The group discussed how to define success in the CBRS band, and in what timeframe this will be possible. As GAA use begins, that will provide some information, but many people thought that a full assessment would not be possible until the PALs have been issued and deployment has occurred. It is important for the SAS to be working as a technical matter and enabling sharing, said Steve Sharkey, Vice President of Government Affairs, Technology and Engineering Policy at T-Mobile, but the critical question will be whether the SAS is working to enable services to be available in the way that is needed. Preston Marshall posited that the title of the PCAST report is not “lots of radios,” it is “economic growth.” In evaluating the success of the CBRS experiment the question should be whether there is growth in new startups, new employment, and new activity.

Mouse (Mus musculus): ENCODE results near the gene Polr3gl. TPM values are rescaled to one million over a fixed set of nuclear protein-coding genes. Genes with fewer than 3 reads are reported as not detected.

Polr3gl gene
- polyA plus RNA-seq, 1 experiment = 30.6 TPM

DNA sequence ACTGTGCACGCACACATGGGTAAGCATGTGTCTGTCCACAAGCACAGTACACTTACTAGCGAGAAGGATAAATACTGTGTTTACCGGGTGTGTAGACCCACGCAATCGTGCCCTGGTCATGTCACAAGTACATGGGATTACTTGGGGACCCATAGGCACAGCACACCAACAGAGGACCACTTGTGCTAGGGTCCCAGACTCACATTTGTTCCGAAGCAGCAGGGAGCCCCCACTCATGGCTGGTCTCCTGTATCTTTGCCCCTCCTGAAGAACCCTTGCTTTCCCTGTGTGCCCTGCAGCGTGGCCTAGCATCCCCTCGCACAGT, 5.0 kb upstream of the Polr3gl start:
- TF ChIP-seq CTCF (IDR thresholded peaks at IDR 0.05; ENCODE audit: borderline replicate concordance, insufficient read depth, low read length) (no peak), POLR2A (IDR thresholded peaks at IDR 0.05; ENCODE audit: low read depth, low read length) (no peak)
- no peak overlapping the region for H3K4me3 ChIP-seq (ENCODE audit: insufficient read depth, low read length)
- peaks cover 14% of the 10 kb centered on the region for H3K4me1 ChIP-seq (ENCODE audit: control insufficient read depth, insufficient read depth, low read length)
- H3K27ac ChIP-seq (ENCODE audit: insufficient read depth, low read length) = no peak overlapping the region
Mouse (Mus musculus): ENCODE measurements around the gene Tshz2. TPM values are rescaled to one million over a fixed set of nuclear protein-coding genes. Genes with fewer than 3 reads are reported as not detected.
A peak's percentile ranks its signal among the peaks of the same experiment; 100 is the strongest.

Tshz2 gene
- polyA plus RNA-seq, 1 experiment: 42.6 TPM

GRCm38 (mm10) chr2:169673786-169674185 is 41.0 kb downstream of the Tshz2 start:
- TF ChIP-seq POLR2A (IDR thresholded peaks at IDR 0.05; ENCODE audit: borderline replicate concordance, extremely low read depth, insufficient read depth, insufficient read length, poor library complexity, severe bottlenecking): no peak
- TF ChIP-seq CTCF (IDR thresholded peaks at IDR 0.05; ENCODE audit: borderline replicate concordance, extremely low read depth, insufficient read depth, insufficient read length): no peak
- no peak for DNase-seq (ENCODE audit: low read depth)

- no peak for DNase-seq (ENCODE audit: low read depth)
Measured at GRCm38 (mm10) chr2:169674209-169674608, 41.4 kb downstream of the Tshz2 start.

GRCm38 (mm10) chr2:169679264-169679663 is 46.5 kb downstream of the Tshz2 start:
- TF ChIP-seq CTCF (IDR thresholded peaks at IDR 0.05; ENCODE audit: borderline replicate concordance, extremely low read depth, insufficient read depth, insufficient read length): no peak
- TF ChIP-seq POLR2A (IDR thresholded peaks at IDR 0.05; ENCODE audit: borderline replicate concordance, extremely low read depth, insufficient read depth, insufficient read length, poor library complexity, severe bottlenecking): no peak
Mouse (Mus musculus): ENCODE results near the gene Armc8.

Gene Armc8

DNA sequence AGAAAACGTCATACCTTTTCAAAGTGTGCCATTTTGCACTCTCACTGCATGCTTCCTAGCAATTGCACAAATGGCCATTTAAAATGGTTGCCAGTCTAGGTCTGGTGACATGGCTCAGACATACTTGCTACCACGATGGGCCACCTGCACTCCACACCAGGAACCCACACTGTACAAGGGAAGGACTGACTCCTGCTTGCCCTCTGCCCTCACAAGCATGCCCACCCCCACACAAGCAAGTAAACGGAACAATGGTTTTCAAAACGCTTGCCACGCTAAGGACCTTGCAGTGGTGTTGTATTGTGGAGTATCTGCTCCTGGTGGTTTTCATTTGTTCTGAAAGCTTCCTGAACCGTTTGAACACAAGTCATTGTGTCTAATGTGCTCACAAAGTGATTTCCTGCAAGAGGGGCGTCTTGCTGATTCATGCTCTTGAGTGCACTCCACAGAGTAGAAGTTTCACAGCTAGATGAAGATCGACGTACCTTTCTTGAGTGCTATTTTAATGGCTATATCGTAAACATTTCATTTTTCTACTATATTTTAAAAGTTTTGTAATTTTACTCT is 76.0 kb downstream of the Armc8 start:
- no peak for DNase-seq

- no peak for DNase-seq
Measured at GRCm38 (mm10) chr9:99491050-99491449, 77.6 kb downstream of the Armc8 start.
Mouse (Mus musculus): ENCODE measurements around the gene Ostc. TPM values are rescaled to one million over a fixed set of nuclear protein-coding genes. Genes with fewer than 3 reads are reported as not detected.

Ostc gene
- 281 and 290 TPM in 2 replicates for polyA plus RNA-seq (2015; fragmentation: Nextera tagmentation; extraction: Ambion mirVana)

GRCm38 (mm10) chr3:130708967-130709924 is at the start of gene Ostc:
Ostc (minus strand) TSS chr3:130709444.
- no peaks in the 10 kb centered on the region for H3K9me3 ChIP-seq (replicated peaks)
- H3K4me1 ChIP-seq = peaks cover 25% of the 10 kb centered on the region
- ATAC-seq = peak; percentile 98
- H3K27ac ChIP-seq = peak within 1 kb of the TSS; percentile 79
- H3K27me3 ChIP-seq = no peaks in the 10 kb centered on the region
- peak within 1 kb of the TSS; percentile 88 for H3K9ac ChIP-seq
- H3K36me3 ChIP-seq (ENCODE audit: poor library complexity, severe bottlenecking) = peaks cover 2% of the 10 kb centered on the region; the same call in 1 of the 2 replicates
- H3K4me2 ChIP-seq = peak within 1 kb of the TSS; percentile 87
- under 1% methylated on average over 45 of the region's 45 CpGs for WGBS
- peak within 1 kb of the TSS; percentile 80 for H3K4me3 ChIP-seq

The process now for CBRS use is in fact very regulatory, and to change it you have to go back to the regulator, stated Charla Rath. This is unlike the process of dynamic sharing that takes place in exclusively licensed spectrum. Preston Marshall added that “the FCC gave [the wireless] community incredible latitude,” for example, “to decide coexistence and channel assignments.” This is because the FCC assumed that the multi-stakeholder process would function, without companies complaining to the FCC or the Hill.

The problem with reform continues to be fragmentary rights, stated Tom Hazlett. He continued: